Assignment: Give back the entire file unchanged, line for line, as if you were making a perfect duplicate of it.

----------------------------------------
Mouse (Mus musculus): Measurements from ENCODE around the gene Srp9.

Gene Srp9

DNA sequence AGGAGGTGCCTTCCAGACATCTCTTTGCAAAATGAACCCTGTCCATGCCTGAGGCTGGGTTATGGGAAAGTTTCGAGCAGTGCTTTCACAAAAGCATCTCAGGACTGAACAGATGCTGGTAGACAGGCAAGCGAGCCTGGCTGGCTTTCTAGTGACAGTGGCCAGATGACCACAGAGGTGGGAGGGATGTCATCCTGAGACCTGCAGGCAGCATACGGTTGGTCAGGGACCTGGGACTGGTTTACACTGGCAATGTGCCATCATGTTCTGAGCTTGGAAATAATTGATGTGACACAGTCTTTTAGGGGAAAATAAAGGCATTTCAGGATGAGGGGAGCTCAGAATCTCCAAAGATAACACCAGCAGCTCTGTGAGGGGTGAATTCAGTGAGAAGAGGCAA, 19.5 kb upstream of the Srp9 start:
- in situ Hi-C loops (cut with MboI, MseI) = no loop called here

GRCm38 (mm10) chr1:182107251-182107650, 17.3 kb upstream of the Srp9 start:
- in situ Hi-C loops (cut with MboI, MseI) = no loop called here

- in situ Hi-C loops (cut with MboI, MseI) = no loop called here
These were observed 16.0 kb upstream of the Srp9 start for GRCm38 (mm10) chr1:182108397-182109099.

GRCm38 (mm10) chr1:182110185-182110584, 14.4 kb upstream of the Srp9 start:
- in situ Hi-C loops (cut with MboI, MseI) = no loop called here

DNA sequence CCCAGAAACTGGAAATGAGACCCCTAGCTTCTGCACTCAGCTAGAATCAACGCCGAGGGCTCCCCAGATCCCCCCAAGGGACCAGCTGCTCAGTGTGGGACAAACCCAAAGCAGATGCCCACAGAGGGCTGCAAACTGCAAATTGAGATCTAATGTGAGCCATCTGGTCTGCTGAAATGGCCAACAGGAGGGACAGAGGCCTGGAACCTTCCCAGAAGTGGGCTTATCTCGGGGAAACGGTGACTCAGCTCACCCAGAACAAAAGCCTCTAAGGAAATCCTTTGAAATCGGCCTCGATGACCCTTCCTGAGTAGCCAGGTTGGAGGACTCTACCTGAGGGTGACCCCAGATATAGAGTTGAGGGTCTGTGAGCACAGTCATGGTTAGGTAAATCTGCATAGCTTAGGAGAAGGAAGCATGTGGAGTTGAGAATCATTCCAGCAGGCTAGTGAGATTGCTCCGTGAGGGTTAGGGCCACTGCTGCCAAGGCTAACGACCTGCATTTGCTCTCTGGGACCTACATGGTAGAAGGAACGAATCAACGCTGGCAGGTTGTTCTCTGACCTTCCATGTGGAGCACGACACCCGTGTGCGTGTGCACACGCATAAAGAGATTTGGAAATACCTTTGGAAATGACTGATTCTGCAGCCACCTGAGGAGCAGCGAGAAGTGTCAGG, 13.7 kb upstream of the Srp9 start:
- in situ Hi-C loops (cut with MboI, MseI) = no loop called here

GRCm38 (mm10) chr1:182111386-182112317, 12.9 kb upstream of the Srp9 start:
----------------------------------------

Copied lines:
Mouse (Mus musculus): Measurements from ENCODE around the gene Srp9.

Gene Srp9

DNA sequence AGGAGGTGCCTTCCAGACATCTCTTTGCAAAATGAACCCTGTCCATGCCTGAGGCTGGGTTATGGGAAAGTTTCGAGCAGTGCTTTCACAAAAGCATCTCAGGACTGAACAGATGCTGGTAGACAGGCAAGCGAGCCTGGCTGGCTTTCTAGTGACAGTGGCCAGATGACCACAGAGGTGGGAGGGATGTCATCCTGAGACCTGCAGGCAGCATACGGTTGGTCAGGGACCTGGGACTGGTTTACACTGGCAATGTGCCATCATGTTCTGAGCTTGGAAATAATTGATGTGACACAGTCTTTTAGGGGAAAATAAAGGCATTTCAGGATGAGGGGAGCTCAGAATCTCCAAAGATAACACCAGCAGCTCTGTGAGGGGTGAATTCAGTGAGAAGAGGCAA, 19.5 kb upstream of the Srp9 start:
- in situ Hi-C loops (cut with MboI, MseI) = no loop called here

GRCm38 (mm10) chr1:182107251-182107650, 17.3 kb upstream of the Srp9 start:
- in situ Hi-C loops (cut with MboI, MseI) = no loop called here

- in situ Hi-C loops (cut with MboI, MseI) = no loop called here
These were observed 16.0 kb upstream of the Srp9 start for GRCm38 (mm10) chr1:182108397-182109099.

GRCm38 (mm10) chr1:182110185-182110584, 14.4 kb upstream of the Srp9 start:
- in situ Hi-C loops (cut with MboI, MseI) = no loop called here

DNA sequence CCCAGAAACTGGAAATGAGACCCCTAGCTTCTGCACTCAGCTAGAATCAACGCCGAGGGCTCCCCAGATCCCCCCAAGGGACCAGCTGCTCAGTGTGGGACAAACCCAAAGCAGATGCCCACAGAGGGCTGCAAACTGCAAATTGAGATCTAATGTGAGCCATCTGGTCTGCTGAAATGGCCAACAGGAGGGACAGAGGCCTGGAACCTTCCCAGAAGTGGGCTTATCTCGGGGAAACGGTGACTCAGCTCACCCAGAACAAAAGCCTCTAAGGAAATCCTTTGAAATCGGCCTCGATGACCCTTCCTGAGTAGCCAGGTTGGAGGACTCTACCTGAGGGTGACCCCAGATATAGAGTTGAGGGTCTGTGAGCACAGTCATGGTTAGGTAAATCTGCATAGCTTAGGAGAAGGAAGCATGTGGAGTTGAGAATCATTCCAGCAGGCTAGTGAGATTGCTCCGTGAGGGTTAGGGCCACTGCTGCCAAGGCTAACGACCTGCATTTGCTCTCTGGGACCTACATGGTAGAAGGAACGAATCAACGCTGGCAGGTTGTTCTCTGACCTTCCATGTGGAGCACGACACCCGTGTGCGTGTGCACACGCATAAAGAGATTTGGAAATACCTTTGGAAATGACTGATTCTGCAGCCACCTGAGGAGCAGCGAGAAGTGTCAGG, 13.7 kb upstream of the Srp9 start:
- in situ Hi-C loops (cut with MboI, MseI) = no loop called here

GRCm38 (mm10) chr1:182111386-182112317, 12.9 kb upstream of the Srp9 start: